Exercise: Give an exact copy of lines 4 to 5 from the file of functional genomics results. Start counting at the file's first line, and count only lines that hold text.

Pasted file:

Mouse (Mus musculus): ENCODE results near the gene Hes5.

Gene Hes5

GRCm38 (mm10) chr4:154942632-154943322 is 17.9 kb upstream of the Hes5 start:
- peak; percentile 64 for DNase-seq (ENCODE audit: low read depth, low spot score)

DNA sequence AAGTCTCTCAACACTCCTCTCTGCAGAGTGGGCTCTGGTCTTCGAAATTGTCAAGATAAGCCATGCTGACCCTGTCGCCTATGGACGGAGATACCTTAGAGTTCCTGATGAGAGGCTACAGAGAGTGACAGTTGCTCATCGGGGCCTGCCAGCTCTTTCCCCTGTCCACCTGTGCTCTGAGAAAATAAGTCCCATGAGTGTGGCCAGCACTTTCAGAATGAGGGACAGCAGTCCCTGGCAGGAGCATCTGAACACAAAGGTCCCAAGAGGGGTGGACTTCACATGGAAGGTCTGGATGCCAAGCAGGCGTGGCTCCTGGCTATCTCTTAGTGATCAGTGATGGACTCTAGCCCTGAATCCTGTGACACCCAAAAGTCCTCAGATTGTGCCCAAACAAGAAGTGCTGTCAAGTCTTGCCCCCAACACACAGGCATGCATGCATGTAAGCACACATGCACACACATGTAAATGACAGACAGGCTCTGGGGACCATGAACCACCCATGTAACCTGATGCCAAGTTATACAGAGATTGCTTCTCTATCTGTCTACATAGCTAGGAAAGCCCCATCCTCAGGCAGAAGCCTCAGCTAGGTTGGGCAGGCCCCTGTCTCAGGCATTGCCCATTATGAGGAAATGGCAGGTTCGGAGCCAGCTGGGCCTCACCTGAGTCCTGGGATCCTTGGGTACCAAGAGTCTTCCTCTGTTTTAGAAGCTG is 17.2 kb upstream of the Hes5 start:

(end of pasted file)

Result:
- peak; percentile 64 for DNase-seq (ENCODE audit: low read depth, low spot score)

DNA sequence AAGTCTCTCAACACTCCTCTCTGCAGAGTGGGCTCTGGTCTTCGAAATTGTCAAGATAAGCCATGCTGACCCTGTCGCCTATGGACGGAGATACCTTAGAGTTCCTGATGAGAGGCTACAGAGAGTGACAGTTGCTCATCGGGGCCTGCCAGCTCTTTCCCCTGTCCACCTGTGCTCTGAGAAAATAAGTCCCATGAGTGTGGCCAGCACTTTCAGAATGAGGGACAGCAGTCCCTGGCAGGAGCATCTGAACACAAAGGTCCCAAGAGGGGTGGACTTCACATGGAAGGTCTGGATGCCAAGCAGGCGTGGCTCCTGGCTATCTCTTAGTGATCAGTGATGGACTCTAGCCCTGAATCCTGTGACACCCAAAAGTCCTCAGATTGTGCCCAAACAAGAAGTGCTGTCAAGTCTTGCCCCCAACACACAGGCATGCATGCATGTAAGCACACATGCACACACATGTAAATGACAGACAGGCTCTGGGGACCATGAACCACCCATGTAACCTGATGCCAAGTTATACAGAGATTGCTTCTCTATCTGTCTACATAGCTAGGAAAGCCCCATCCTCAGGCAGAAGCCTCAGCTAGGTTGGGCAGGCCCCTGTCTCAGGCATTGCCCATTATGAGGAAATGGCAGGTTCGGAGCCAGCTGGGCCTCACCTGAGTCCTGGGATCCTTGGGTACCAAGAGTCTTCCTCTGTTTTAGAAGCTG is 17.2 kb upstream of the Hes5 start: